One of the many reasons why I am holding a position of power today is because I was never told I have limits. There were no specific do’s and don’ts just because I was a girl.
~ Lalitha Kumaramangalam, Chairperson, National Commission for Women
The statement speaks volumes about the power of mental barriers that women often perceive as real because these artificial barriers were set for them by authority figures throughout their growing years. It sometimes takes us years to figure out that these limitations are an illusion and only as real as we believe them to be.
Delivering the keynote address at Shakti, an event organised by the National Commission for Women in collaboration with YourStory, Lalitha Kumaramangalam reiterated the important roles that women play in society and shared anecdotes from her life experiences. She also highlighted how women play an important, often unrecognised, role in India’s economy and how it is often undervalued. She said,
The GDP doesn’t take into account the real contribution of women. It is not just the role they play as working women but also the sheer labour they put in(to) running families. So far, no effort has been made to calculate the overall contribution of women who shoulder so many responsibilities.
Highlighting a few relevant economic indicators, Ms Kumaramangalam said, “Women constitute nearly 60% of the workforce in Mahatma Gandhi National Rural Employment Guarantee Act (MNREGA). Today, the government has realised that it makes economic sense to engage women in the country’s workforce.”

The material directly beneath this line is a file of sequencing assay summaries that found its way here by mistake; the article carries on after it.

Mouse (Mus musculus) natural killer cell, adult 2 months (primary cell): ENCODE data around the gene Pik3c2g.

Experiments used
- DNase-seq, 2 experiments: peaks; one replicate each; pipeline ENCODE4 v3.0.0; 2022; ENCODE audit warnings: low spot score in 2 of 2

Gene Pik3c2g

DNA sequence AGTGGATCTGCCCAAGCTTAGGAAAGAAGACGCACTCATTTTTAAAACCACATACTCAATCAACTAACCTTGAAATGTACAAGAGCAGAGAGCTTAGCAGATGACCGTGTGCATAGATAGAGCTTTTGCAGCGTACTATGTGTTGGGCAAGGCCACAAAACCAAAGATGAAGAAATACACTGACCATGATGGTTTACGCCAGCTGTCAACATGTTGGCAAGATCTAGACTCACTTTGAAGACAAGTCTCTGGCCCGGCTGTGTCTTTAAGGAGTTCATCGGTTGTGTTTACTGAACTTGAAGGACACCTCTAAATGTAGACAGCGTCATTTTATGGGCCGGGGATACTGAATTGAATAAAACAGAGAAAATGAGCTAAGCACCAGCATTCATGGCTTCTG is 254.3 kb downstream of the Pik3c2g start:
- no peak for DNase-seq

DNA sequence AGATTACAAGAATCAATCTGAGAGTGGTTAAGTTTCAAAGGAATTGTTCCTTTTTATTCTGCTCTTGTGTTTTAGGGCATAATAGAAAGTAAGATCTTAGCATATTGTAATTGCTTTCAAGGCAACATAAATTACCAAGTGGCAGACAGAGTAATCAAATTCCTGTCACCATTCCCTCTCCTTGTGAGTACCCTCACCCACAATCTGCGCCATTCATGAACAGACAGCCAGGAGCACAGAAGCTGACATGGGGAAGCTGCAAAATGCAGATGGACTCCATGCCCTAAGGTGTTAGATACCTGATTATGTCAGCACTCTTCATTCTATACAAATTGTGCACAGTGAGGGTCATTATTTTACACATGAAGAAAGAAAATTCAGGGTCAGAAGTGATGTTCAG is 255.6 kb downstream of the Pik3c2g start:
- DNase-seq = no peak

Questioning some of the stereotypes that women are confronted with in their day-to-day lives, the NCW chairperson reiterated that that there was a need to redefine a number of societal norms and definitions: “Rape, sexual assault, physical abuse, or domestic violence are not the only form of violence that women face. There is a lot of non-verbal violence. In fact, anything that doesn't give women an equal chance, an equal opportunity, is violence."
As women, we are used to working hard, but mostly for others. Why don’t we begin to work for ourselves? Isn’t this what entrepreneurship and innovation are all about?
Concluding her address, Ms Kumaramangalam said, “Today, there are numerous initiatives that promote the spirit of entrepreneurship and empowerment of women. Yet, we understand that there are gaps, and that’s why, in spite of the government’s efforts, we are unable to achieve the desired outcomes. So, that’s why we are here. The NCW wants to listen and learn. Tell us what we can do and how better we can.”
If there is one key message that underlined the key note address through different perspectives, it was the need to encourage women, especially women entrepreneurs “to not give up and continue to be the go-getters that they are”.
Ms Kumaramangalam also encouraged women to voice their opinion and believe in their strengths: “Don’t hesitate to raise your voice. Question more vocally. Ask for explanations. Even if you have to yell, do it. When you stand up for yourself, people will listen.”
She had a special message for women entrepreneurs: “India is very critical when it comes to failure, especially women. But, that shouldn’t stop us from doing what we want to do. Just, don’t give up.”